The School of Media and Journalism offers programs leading to the master of arts in mass communication, the master of arts in technology and communication, and the doctor of philosophy in mass communication. In all of the school’s graduate offerings, students are taught critically to examine the role of media in society and are provided with a firm grounding in theory and analysis. By setting high standards for both scholarly and professional achievement, the school seeks to prepare graduates to be leaders and critical thinkers, no matter what career paths they might take.
UNC School of Media and Journalism doctoral students are expected to attain a high degree of competence in research methodology and develop expertise in at least one substantive area of study as well as a broad range of knowledge concerning mass communication in modern society. The specific content of students’ programs will be determined by the students themselves and their committees, and will vary with the background, interests and goals of each student. The school also offers a J.D./Ph.D. dual degree program in conjunction with the UNC School of Law.
The school currently requires students to take four core courses:
Any incoming student who has been accepted into the Ph.D. program and wishes to waive any of the four core course requirements should submit a copy of the syllabus from the graduate-level course he/she has already taken, along with copies of any papers written for and exams taken in the course. Waiver requests will not be allowed for any courses taken more than five years ago, and requests will be accepted only from those students who received an “A” or “B” (or the equivalent) in the previously taken course.
Waiver requests should be submitted by June 1 each year. Requests will be reviewed by a committee consisting of the associate dean for graduate studies, the director of the Ph.D. program and the faculty member who most recently taught the core course. This committee will determine whether the previously taken course is substantially similar to the MEJO-required course in terms of material covered, skills required and quality of instruction. Students will be notified by July 1 if their waiver applications have been approved. If a student’s application is approved, the core course requirement will be waived, but the student will be required to take another three-hour course in its place.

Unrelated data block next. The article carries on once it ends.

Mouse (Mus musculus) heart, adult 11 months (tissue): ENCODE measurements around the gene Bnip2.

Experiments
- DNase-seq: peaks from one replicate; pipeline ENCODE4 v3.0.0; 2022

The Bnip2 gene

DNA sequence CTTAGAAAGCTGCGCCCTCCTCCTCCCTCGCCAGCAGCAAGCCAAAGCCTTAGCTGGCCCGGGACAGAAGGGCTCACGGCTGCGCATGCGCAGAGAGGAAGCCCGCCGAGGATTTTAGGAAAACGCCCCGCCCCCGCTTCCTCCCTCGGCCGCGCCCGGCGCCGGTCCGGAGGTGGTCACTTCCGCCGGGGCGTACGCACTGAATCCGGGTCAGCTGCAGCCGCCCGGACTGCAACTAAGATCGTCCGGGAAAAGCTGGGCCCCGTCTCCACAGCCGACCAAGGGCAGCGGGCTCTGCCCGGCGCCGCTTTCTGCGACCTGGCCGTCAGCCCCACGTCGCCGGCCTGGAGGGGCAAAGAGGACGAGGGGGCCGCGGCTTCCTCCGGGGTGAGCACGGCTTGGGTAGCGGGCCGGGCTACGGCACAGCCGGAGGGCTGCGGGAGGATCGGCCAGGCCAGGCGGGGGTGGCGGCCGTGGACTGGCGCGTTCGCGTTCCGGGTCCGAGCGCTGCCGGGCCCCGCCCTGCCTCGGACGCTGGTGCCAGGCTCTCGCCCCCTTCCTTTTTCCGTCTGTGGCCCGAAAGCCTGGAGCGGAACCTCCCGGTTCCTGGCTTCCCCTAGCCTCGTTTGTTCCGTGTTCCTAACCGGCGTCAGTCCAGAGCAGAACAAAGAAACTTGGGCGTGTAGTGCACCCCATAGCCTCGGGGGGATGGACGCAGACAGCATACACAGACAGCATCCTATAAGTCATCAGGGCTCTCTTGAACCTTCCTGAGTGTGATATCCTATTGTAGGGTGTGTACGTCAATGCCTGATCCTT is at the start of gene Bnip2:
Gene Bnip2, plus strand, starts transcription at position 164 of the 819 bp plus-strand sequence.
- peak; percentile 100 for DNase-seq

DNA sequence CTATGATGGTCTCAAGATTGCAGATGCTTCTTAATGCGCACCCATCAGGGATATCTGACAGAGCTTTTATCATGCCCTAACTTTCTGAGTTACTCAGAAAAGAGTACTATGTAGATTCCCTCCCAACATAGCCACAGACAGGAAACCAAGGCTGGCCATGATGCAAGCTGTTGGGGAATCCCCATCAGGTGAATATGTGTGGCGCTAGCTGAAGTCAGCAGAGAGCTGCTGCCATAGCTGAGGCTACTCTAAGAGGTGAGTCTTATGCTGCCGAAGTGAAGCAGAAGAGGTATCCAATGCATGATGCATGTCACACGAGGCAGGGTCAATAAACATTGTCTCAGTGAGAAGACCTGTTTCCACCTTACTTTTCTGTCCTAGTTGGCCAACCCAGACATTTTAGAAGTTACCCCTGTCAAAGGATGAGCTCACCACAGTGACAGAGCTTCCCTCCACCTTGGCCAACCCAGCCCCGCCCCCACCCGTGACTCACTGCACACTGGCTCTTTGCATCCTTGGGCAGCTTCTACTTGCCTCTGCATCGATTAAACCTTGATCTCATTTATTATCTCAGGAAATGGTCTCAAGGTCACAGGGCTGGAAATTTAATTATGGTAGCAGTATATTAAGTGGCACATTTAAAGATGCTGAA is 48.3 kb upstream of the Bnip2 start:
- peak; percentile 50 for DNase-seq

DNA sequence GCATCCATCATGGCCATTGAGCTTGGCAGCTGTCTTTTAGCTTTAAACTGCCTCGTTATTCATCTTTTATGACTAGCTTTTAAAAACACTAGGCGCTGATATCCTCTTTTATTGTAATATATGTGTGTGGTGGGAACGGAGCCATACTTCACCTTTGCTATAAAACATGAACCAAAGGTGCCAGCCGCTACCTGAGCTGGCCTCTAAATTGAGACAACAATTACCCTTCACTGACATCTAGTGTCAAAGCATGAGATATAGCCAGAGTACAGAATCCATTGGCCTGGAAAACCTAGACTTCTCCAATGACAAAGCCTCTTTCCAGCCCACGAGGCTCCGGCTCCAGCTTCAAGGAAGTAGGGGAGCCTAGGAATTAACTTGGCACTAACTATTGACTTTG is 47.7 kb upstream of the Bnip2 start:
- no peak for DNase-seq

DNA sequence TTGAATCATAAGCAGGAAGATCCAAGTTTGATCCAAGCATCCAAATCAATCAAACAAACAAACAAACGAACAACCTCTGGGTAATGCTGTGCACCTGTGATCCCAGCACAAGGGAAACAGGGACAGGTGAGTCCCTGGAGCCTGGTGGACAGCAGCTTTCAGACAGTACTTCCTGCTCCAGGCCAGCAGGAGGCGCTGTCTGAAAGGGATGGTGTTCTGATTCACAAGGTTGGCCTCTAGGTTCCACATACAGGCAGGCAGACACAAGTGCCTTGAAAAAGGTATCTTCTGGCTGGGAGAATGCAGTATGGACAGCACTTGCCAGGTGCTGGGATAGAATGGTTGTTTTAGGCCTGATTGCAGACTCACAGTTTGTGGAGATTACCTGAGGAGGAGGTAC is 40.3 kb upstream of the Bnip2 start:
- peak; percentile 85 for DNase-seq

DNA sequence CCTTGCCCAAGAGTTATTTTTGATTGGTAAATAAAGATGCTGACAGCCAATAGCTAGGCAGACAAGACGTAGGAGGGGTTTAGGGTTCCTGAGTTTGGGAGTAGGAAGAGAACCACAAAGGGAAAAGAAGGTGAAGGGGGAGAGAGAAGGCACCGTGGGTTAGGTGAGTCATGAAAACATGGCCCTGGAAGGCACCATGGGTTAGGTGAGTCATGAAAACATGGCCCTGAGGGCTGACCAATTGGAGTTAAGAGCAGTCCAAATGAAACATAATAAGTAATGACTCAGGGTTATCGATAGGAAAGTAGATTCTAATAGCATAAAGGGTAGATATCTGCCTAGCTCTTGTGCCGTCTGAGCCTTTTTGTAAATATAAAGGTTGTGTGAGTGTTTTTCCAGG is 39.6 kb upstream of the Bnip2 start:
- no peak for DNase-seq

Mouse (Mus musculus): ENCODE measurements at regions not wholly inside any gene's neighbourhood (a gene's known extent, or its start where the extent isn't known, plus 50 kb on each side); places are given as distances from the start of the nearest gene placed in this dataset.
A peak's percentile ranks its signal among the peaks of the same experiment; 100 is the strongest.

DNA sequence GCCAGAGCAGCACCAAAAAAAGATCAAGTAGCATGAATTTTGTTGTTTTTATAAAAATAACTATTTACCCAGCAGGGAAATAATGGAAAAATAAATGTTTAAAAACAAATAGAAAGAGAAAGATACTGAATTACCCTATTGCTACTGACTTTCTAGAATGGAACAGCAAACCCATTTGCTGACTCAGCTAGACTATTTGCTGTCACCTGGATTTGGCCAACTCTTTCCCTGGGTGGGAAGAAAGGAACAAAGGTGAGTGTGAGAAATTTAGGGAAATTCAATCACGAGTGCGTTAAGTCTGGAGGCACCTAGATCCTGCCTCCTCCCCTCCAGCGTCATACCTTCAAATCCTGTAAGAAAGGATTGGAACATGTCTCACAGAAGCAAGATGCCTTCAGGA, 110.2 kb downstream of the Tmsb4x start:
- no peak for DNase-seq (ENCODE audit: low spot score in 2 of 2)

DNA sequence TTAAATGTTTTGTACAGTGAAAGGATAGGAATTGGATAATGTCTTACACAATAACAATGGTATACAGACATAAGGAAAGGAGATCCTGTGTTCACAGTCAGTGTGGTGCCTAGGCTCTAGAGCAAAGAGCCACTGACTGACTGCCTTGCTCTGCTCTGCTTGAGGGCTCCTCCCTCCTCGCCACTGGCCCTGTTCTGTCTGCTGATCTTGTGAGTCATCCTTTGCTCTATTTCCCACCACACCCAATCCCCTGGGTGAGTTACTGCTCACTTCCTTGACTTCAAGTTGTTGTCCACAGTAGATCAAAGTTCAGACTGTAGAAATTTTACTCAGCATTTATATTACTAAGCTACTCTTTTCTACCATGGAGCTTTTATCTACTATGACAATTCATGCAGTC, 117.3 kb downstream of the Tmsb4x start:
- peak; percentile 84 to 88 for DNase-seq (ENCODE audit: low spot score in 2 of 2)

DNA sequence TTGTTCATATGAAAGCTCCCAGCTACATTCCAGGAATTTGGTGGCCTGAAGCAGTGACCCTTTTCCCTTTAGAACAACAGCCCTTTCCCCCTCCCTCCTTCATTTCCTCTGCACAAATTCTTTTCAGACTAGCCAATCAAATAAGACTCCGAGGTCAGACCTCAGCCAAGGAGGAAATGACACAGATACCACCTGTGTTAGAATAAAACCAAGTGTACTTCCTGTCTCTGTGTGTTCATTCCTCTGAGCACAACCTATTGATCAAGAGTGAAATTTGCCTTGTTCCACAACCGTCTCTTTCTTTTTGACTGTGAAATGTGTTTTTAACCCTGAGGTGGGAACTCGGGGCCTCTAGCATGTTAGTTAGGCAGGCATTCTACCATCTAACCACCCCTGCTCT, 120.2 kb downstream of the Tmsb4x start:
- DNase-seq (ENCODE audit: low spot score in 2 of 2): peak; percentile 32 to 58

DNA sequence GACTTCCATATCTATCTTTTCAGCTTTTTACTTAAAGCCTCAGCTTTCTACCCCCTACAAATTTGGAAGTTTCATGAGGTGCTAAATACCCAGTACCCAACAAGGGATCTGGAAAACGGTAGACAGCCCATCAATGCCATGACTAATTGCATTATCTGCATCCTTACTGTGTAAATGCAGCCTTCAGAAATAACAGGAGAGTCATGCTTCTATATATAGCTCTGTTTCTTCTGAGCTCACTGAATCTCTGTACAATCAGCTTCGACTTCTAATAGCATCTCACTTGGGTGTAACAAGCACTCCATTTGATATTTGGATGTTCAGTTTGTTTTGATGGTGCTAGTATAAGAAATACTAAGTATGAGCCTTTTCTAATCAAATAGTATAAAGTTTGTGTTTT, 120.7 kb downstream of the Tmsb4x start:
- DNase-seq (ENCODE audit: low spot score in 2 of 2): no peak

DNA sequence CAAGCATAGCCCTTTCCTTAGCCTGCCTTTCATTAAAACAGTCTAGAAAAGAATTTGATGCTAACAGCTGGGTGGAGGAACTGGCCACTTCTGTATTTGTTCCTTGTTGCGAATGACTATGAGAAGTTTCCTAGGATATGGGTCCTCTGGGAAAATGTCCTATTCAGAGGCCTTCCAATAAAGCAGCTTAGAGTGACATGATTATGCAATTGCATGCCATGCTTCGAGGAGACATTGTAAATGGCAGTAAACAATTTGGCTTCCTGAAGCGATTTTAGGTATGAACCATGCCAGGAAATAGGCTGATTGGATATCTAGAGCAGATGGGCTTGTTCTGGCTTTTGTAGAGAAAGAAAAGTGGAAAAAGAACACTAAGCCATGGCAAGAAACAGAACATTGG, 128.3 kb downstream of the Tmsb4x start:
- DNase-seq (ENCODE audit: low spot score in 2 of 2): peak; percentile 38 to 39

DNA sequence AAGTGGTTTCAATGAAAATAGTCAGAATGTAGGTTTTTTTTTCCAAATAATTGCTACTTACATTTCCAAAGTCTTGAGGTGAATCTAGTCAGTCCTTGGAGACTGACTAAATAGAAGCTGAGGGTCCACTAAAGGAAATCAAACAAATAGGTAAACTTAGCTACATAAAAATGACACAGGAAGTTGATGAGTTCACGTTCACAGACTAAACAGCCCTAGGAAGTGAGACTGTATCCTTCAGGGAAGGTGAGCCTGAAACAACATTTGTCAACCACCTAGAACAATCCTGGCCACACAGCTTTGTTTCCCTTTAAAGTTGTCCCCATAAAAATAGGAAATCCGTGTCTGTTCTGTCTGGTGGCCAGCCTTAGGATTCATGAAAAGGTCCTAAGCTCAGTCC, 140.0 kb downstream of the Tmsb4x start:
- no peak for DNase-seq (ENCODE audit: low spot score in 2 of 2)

No more than two core course waivers will be granted.
Sixteen courses, totaling at least 48 graduate credits (400-level and above courses), in addition to at least six dissertation credits, are required for the doctorate. Those 16 courses must be arrayed into three groups of courses: (1) a substantive area of study, consisting of at least 15 hours of coursework, (2) research methods, consisting of at least four courses and (3) if a student chooses to declare a secondary area, it must include at least 9 hours of coursework. Areas of specialization should be selected from the substantive areas of study. The research methods a student chooses to study must be appropriate to the student's areas of specialization and dissertation topic. Programs are reviewed and approved annually by the student's adviser and the Ph.D. program director.
If a doctoral student gets an “L” (low passing grade) in a core course (MEJO 701, MEJO 705, MEJO 740, MEJO 742), he or she must pass a comprehensive examination given during the following semester. If the student fails the exam, he or she will be allowed to retake the course once. If the student again earns an “L,” he or she will not be allowed to continue in the program.
If a graduate student receives any funding for his or her education from a school-based source, continued funding is based on a student’s satisfactory progress in his or her coursework and satisfactory performance in the assistantship. Satisfactory performance in the assistantship will be determined by the associate dean for graduate studies in consultation with the student’s assistantship supervisor, the student’s adviser and the Ph.D. director. If a student gets an “L” in one of the core courses, that “L” is not removed by passing the examination or by getting a “P” upon retaking the course.
Other requirements include the following:
Each university in the Unites States of America sets its own admission standards so there isn't the same criteria for all the students and the university can decide which applicants meet those standards. The fee for each application is between $35 to $100.
After the selections of the universities you want to attend, the best of all would be to contact each university for an application form and more admission information for the international students. Moreover, for a graduate or postgraduate program it's necessary to verify the admission requirements. Some programs require that you send your application directly to their department.
Admissions decisions are based on students's academic record and different test scores, such as TOEFL, the SAT or ACT (for undergraduate programs) and GRE or GMAT (for graduate programs). Admission decision is based on your academic results and motivation.
In addition to the University’s required application materials, applicants should review the information below for additional expectations or application requirements.
Candidates for funding are interviewed in February in Chapel Hill or through video conferencing. Funding candidates will receive notification to inform them of interview dates. Decisions will be made shortly after the interviews, and candidates will be notified as quickly as possible. Students admitted to the MATC program and the Certificate in Technology and Communication program are not eligible for the fellowships listed below.
Fellowships offered by the school include: